Illusory Negative Polarity Item (NPI) licensing in (1) is ungrammatical, yet temporarily treated as acceptable in online processing.

(1) *[The bill [that no senators voted for]] will ever become a law.

This phenomenon has been presented as evidence for a cue-based retrieval mechanism. A competing account argues that the effect reflects overapplication of pragmatic inference mechanisms involved in regular NPI licensing. Existing evidence shows that illusory NPI licensing is robust across tasks and languages, but almost all evidence comes from a single syntactic context. The two accounts make divergent predictions about how the effect should extend to other environments.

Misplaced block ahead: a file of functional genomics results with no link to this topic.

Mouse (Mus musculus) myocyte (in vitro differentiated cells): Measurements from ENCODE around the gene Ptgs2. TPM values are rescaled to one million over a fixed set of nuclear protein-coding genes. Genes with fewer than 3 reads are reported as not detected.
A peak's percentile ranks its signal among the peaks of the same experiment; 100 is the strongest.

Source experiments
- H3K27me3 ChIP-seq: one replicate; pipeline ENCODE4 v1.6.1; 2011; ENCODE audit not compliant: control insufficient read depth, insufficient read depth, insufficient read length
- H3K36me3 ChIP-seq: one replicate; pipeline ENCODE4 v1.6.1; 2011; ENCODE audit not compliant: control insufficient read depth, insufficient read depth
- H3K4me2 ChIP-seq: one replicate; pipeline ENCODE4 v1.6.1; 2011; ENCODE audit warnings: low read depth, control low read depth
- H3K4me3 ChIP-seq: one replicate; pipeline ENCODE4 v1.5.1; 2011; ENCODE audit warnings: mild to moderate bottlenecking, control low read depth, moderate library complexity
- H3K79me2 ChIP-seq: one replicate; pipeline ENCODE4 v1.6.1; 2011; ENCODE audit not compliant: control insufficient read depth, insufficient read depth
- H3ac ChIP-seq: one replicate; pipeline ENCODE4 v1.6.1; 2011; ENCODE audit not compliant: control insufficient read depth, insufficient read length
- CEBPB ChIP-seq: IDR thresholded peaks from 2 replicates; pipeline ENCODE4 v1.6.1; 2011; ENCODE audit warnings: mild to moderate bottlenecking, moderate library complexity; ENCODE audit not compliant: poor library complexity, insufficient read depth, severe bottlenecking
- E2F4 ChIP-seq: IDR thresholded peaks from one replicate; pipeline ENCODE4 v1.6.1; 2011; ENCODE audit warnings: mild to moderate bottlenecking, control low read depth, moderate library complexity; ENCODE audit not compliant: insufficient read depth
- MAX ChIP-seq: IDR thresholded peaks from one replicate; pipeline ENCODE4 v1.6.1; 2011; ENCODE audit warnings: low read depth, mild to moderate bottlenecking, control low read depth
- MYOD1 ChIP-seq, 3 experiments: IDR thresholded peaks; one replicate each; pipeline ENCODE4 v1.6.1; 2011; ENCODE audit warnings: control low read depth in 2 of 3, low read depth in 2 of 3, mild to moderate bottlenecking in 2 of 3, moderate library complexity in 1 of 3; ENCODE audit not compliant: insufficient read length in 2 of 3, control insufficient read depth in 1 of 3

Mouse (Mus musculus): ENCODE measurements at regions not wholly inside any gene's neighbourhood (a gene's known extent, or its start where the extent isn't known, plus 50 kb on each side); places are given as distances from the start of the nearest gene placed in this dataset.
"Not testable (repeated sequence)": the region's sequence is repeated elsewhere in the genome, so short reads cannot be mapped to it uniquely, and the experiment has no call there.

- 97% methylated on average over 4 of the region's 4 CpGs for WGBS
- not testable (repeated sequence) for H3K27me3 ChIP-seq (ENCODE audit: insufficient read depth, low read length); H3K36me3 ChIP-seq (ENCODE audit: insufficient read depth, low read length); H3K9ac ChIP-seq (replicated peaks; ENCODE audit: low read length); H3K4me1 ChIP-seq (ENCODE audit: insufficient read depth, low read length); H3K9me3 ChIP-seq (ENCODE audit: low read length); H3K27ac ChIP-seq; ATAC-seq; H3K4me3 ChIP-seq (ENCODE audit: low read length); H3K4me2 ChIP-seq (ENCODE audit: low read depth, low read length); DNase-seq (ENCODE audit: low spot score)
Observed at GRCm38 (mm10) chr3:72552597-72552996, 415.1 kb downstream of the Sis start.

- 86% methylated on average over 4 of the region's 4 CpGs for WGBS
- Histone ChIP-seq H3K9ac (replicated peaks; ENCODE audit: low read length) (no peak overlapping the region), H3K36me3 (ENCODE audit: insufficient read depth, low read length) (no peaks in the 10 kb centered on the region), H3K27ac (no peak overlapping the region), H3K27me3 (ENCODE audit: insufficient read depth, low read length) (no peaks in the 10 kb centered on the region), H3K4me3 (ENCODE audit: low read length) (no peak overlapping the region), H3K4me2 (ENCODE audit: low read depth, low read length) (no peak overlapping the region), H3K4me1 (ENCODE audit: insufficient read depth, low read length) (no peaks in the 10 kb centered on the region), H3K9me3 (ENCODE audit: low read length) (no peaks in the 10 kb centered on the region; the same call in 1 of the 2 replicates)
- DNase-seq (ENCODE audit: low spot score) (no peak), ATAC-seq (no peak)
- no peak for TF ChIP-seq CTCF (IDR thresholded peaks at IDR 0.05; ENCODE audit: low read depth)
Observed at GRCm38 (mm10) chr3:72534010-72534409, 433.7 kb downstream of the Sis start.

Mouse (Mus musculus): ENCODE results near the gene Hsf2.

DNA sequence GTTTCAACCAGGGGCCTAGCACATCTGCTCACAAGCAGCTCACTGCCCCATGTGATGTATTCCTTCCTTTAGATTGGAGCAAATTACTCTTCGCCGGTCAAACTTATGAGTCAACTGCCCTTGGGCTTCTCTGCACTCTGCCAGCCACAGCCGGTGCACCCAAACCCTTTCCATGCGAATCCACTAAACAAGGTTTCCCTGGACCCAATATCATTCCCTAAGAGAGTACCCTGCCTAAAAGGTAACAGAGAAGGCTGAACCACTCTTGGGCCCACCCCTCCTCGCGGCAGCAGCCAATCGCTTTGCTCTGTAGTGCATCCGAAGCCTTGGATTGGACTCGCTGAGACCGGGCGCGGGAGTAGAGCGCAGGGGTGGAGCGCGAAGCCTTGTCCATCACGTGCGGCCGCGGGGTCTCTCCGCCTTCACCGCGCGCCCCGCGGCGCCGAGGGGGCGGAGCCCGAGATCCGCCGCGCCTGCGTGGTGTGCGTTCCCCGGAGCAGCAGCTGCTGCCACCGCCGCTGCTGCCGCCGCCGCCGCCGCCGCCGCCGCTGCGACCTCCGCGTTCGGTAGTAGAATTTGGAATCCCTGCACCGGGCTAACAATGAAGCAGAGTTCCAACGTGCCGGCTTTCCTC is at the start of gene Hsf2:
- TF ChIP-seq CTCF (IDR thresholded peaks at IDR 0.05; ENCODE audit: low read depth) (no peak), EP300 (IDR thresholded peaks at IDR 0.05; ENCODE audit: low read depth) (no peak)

In this talk, we present the results from several experiments testing a new syntactic context that should have the ability to distinguish the competing accounts of illusory NPI licensing. Results from the studies show that illusory NPI licensing is limited to environments that support negative pragmatic inferences, favoring the semantic/pragmatic account. Throughout, we consider the relationship between illusory NPI licensing and another grammatical illusion, agreement attraction, asking whether these grammatical illusions reflect different cognitive domains (memory retrieval vs. inference). We find evidence that the profiles do diverge, suggesting that there is not a homogeneous cause for the problems.